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Scoutmaster Minute

posted Mar 6, 2010, 6:38 AM by Unknown user
Today I received an e-mail from a Dad whose son is very excited about joining Scouting. He asked about the commitment required through Scouting, because they had another child with special needs. I was moved by the question, because I, too, have a child with special needs.

I thought back on our Scouting journey and recalled several special moments that would not have happened, if not for the Scout Law being lived by the boys. I recall our first camp-out that included a 5-mile hike. My son was weak and unsure about carrying his pack, but was determined to persevere to “fit in” with his peers. His balance was off, he was slow and could not navigate the rough parts of the trail. This was his first Boy Scout camping experience, and I knew he was miserable.

I recall one moment where the entire Troop was stopped at a crossing where my son was trying to step down a steep grade, over a fallen tree, on a rocky slope. I felt embarrassed and knew he was struggling. I started forward to assist, then I saw one of the older boys take his hand. He coached my son through the obstacle… a slow, painfully frustrating exchange of commands and actions… or inactions…that had me wanting to intervene. I wanted to just lift him up and set him down on the other side of the obstacle, but I watched. I watched this mild mannered coach, who could not have been more than 14-years-old, patiently work with my son on every step. Then, once past this barrier, all of the boys offered encouragement and praise.

Wow, mark this moment! The mild mannered coach later became an Eagle Scout and has graduated from high school. This event was probably not even significant to my son, but I was changed that day. I saw through my son’s eyes that Boy Scouts are Helpful, Friendly, Courteous and Kind.

Fast forward six years later. I am on a sailboat in the Florida Keys with my son, another leader and his son, two other boys, and the Captain. Six days in the Keys exploring the High Adventure of Scouting. After about three days… and hot nights on deck, the quarters become very tight. However, what an opportunity to get to know one another.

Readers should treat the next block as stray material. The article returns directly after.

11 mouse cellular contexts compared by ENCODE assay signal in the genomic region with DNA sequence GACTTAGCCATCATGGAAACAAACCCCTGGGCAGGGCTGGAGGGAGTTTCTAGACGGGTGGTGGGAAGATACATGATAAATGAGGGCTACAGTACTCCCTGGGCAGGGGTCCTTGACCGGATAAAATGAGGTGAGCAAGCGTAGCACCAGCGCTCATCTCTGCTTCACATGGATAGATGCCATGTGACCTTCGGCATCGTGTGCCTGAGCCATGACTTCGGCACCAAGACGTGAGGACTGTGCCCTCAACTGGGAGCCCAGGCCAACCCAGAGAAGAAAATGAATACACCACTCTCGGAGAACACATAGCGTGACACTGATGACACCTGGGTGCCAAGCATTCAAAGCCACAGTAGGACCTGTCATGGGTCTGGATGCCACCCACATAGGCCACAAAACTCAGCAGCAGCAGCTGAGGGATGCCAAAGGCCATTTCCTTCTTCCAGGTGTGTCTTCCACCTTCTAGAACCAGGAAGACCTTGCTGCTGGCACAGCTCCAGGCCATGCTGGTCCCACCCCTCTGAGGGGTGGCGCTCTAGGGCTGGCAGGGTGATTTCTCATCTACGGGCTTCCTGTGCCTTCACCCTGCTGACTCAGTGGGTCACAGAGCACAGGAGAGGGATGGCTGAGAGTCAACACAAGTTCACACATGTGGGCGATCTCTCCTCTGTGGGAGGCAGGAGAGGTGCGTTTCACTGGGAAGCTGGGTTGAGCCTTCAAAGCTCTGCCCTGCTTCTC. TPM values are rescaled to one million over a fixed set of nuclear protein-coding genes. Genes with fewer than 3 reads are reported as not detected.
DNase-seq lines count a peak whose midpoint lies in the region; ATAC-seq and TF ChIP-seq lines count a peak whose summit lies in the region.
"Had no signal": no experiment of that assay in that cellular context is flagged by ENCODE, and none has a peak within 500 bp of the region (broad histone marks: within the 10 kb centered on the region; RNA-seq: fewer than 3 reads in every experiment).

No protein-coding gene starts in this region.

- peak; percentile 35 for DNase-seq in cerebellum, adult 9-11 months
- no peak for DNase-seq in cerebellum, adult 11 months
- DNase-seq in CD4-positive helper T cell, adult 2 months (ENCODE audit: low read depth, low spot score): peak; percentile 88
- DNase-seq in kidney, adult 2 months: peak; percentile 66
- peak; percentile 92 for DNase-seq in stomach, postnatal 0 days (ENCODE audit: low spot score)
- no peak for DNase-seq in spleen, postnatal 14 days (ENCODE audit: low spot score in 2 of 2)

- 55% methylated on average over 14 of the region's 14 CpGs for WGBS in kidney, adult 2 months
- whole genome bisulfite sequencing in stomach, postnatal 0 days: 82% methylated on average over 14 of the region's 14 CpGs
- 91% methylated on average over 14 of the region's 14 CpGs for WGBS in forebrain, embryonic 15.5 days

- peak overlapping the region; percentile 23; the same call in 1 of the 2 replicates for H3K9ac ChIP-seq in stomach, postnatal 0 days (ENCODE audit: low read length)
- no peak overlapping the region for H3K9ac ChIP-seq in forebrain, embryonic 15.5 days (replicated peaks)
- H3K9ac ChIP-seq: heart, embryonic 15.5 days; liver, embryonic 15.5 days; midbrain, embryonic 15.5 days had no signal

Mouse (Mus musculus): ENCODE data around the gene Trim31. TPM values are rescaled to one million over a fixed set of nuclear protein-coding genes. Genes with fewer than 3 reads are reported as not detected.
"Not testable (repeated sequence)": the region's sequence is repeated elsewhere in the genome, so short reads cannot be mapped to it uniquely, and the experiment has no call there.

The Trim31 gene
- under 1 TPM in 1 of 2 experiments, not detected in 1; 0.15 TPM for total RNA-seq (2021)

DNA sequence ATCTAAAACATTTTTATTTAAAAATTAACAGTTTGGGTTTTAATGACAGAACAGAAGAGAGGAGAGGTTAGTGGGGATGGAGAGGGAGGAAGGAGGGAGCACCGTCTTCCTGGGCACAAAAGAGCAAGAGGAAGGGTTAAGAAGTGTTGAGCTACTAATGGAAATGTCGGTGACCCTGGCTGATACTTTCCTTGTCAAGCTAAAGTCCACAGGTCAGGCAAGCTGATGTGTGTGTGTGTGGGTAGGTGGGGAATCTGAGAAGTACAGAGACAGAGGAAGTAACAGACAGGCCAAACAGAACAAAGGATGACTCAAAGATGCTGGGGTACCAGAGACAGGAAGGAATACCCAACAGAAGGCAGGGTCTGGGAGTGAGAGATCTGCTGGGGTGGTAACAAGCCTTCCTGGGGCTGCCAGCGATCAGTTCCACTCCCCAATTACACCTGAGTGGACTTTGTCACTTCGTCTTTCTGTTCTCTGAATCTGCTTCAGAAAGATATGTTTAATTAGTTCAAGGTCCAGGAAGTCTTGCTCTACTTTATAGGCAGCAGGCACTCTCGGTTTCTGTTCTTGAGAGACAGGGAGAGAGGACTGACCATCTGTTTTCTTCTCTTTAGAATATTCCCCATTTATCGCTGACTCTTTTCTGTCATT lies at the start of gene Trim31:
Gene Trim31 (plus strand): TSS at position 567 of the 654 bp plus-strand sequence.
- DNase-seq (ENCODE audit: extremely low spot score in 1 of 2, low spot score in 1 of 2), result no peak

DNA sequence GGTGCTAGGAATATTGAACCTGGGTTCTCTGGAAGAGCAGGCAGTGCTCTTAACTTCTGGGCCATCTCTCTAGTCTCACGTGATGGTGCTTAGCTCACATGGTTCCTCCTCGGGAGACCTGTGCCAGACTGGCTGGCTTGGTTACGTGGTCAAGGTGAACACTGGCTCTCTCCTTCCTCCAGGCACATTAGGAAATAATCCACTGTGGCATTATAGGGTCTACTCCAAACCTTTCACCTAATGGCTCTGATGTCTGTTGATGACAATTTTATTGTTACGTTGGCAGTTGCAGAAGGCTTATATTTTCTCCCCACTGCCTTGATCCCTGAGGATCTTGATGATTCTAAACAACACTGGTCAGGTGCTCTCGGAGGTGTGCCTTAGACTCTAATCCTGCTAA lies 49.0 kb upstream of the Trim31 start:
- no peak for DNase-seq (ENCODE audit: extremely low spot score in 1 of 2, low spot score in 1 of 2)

I struck a conversation with one of the boys about how he and my son interact outside of Scouting. I was astounded at the answer by this 16-year-old. This boy and my son don’t claim to have a lot in common. They don’t hang out together and other than through Scouting, I don’t think they have a lot of interaction. However, this young man had a profound admiration for my son, a special relationship that was very “brotherly,” a protective spirit, and defensive posture toward anyone who demonstrated ill will. It dawned on me that the Scout Law was alive and being lived by these boys.

My son turned 18 this week — a milestone in our lives. Many stories of Scouting’s influence can be told, but the one’s that make me proud are the stories of personal interaction. Helpful, Friendly, Courteous, and Kind are alive and well.

Scouting is about Character, Citizenship, and Fitness. Our charge is to be inclusive. I have many stories I can tell my new friend, who is curious about the commitment of Scouting and what impacts it will have on his family and special needs child. My advice will be that the commitment of Scouting is a life long covenant to the ideals of Scouting, the Scout Oath, and Law.

Indeed, Helpful, Friendly, Courteous, and Kind are alive and being practiced by today’s youth. Sometimes, it takes the engagement of a person with special needs to make us “regular” folks see the gift.

Bill Edge is the Scoutmaster for Powdersville Troop 210, which meets at Bethesda United Methodist Church in Powdersville.